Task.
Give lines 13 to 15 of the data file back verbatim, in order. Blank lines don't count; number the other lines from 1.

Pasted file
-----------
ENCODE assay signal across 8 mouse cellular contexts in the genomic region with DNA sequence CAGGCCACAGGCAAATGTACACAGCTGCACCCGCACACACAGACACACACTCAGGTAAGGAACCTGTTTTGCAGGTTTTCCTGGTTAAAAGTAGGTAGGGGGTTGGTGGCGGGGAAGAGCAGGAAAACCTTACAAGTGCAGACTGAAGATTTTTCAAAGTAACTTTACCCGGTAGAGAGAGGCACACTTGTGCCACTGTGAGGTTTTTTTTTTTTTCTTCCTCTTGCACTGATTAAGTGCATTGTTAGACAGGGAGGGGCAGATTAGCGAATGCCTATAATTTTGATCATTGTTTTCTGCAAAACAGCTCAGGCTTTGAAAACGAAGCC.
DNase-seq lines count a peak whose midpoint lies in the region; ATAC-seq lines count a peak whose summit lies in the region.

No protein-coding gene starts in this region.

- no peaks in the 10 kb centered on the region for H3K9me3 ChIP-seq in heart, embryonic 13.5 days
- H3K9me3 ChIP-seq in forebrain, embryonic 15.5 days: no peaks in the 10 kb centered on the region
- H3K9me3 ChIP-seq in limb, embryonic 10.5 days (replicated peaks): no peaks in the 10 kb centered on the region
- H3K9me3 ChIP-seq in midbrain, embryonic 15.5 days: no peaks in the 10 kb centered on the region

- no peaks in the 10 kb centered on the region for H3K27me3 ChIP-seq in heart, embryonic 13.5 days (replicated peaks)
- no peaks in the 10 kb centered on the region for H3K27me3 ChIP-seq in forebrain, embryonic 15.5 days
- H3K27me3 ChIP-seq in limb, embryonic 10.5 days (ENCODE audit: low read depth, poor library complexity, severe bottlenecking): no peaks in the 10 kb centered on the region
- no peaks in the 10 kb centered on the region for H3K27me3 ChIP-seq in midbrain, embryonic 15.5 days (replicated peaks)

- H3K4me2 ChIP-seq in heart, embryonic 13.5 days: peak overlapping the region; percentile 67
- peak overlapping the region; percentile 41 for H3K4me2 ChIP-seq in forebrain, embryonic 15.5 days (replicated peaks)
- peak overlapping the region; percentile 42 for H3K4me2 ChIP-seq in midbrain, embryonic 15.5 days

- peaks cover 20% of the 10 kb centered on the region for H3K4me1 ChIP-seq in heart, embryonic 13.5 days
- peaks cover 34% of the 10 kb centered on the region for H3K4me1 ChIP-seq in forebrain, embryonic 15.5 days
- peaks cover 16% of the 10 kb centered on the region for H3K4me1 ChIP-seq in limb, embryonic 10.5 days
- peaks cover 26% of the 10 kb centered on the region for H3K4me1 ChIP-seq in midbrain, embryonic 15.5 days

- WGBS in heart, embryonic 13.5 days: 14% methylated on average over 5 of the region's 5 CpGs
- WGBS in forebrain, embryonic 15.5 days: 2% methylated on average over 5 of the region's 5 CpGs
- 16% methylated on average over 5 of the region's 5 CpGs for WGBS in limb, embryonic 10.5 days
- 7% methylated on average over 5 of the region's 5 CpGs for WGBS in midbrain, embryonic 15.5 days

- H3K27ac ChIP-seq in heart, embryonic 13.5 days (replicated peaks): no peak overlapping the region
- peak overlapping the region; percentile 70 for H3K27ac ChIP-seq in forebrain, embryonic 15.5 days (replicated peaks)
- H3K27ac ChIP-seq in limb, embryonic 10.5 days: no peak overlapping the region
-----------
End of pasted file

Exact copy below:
- peak overlapping the region; percentile 41 for H3K4me2 ChIP-seq in forebrain, embryonic 15.5 days (replicated peaks)
- peak overlapping the region; percentile 42 for H3K4me2 ChIP-seq in midbrain, embryonic 15.5 days

- peaks cover 20% of the 10 kb centered on the region for H3K4me1 ChIP-seq in heart, embryonic 13.5 days